In response to the threatened sanctions, OSU officials appealed to CMS and wrote to every member of the Ohio Congressional delegation asking them to intervene on behalf of the medical laboratory. By September, Congress passed the “Taking Essential Steps for Testing (TEST) Act of 2012” to give CMS more flexibility in how it sanctions labs following inadvertent PT errors. President Obama signed the bill into law on December 4. The law removed severe penalties for medical laboratories that inadvertently violate PT requirements.
Clinical Laboratories Should Recognize Implications of OSUWMC Lab Episode
There are unsettling aspects to this settlement, particularly for pathologists and physicians who serve as medical directors of clinical laboratories licensed under CLIA. Congress enacted the TEST Act last fall to clarify how it wanted officials at the Department of Health and Human Services to interpret the language of CLIA that addressed proficiency testing and situations in which inadvertent referrals of PT samples may occur.
Yet, this settlement between CMS and OSUWMC does not seem to reflect fully what Congress intended when it passed the TEST Act of 2012. In its enforcement letter to OSWMC, dated June 11, 2012, CMS notified OSUWMC that it would revoke the medical center’s laboratory CLIA license and its approval to receive Medicare payments. CMS also threatened to revoke the license of the OSUWMC laboratory medical director. These enforcement actions were subject to appeal by OSUWMC.
Under the terms of the settlement, as disclosed in OSUWMC’s press release, CMS did not follow through on the sanction of license revocation. However, OSUWMC is paying $268,000 and named a new medical director for the clinical laboratory. Thus, despite passage of the TEST Act, it would appear that federal officials felt the need to throw the existing OSUWMC’s medical director under the bus—all of this over a case that, from facts in the public domain, seems to involve inadvertent PT violations.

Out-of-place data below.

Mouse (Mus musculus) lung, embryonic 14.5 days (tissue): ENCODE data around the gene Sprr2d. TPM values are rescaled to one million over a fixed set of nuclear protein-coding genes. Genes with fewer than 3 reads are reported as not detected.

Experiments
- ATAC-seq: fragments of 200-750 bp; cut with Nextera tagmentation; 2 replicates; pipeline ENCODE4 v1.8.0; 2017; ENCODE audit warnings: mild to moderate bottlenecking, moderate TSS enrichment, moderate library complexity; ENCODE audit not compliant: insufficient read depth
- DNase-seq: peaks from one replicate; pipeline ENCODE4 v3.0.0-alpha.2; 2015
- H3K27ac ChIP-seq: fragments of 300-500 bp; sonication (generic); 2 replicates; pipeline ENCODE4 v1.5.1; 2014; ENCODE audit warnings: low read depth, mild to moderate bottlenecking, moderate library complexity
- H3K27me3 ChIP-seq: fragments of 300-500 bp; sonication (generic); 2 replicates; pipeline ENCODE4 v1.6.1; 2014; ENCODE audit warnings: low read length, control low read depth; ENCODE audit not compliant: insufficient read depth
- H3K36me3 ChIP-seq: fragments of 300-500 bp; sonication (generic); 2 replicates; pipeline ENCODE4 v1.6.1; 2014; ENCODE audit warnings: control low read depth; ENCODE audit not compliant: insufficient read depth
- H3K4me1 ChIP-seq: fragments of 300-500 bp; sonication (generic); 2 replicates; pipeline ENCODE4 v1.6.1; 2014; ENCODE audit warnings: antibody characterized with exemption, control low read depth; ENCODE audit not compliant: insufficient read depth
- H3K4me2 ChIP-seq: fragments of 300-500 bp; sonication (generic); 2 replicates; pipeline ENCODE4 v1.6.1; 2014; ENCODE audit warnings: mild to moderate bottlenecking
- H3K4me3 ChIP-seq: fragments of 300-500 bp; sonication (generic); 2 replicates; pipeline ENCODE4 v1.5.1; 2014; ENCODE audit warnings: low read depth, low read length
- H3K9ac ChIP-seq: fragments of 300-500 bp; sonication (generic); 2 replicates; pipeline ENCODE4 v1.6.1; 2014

For these reasons, all pathologists serving as medical directors in CLIA-licensed medical laboratories will want to be aware that passage of the TEST Act of 2012 had limited benefit in case involving the inadvertent referral of proficiency testing specimens at OSUWMC’s clinical laboratory. This may be because the OSUWMC case pre-dated passage of the new law and CMS officials decided to follow through with strong sanctions because they had their own point to make.
If that is indeed the case, future instances of inadvertent proficiency testing referrals that come to the attention of CLIA administrators may mean that strong enforcement action will be forthcoming. It may not involve revocation of the medical laboratory’s CLIA license for two years, but it could include prohibiting the laboratory medical director from serving as medical director for any CLIA-licensed clinical laboratory for two years.
From this perspective, the settlement between CMS and OSUWMC might be a precedent that pathologists will want to keep in mind. This case may be a roadmap that shows how CMS officials may handle future cases of inadvertent referral of a proficiency testing specimen.
—By Robert L. Michel and Joseph Burns